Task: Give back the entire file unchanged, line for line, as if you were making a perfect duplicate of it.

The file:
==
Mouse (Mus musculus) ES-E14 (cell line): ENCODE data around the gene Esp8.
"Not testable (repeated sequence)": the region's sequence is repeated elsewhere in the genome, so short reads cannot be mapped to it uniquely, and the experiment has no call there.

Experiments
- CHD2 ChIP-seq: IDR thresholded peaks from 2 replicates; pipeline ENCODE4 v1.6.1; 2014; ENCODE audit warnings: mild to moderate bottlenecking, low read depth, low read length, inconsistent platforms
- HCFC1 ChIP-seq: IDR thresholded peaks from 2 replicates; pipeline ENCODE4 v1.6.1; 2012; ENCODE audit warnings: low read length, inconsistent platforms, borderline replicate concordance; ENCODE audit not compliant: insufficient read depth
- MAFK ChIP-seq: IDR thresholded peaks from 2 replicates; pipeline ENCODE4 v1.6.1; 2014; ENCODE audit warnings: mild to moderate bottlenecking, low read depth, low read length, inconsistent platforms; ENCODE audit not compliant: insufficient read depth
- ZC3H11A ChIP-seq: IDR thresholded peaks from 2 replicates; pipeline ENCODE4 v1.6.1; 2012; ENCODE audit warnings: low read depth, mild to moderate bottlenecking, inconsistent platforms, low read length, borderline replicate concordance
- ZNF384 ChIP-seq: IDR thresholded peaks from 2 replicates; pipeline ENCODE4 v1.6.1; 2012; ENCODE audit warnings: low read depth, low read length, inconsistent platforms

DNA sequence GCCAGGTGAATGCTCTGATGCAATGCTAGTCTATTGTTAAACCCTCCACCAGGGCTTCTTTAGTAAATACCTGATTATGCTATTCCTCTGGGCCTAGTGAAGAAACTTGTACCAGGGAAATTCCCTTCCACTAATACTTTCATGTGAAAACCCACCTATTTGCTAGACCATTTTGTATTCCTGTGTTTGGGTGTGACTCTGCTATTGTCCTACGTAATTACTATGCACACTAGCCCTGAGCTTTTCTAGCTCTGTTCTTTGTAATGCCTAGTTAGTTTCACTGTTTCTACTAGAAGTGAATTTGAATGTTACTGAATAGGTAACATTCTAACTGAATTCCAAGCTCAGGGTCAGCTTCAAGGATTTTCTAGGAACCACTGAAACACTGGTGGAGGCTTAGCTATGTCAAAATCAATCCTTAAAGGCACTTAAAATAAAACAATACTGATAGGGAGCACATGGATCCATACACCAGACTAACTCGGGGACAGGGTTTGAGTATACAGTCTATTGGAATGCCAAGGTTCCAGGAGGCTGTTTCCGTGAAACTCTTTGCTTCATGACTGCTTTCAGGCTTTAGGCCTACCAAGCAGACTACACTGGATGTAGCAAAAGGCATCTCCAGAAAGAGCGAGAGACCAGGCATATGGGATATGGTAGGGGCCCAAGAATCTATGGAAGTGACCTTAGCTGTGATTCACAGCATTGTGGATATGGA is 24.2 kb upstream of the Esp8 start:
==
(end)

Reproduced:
Mouse (Mus musculus) ES-E14 (cell line): ENCODE data around the gene Esp8.
"Not testable (repeated sequence)": the region's sequence is repeated elsewhere in the genome, so short reads cannot be mapped to it uniquely, and the experiment has no call there.

Experiments
- CHD2 ChIP-seq: IDR thresholded peaks from 2 replicates; pipeline ENCODE4 v1.6.1; 2014; ENCODE audit warnings: mild to moderate bottlenecking, low read depth, low read length, inconsistent platforms
- HCFC1 ChIP-seq: IDR thresholded peaks from 2 replicates; pipeline ENCODE4 v1.6.1; 2012; ENCODE audit warnings: low read length, inconsistent platforms, borderline replicate concordance; ENCODE audit not compliant: insufficient read depth
- MAFK ChIP-seq: IDR thresholded peaks from 2 replicates; pipeline ENCODE4 v1.6.1; 2014; ENCODE audit warnings: mild to moderate bottlenecking, low read depth, low read length, inconsistent platforms; ENCODE audit not compliant: insufficient read depth
- ZC3H11A ChIP-seq: IDR thresholded peaks from 2 replicates; pipeline ENCODE4 v1.6.1; 2012; ENCODE audit warnings: low read depth, mild to moderate bottlenecking, inconsistent platforms, low read length, borderline replicate concordance
- ZNF384 ChIP-seq: IDR thresholded peaks from 2 replicates; pipeline ENCODE4 v1.6.1; 2012; ENCODE audit warnings: low read depth, low read length, inconsistent platforms

DNA sequence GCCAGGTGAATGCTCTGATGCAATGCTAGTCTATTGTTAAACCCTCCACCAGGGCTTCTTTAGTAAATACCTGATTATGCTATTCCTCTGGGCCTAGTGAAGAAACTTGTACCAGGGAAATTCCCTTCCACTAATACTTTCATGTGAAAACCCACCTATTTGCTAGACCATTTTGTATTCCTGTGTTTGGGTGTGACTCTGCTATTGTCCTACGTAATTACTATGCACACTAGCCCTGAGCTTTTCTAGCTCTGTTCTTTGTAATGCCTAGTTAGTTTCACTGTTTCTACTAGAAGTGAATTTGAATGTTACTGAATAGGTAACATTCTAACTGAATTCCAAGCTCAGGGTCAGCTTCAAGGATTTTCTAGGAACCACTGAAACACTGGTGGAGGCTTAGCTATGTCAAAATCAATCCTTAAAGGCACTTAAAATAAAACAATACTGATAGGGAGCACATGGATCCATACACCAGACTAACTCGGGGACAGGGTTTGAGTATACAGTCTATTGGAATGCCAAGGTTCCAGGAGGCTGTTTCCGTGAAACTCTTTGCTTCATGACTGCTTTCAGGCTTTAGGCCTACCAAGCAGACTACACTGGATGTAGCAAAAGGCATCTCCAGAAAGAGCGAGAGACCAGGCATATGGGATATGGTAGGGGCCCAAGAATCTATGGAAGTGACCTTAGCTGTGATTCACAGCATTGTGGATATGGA is 24.2 kb upstream of the Esp8 start: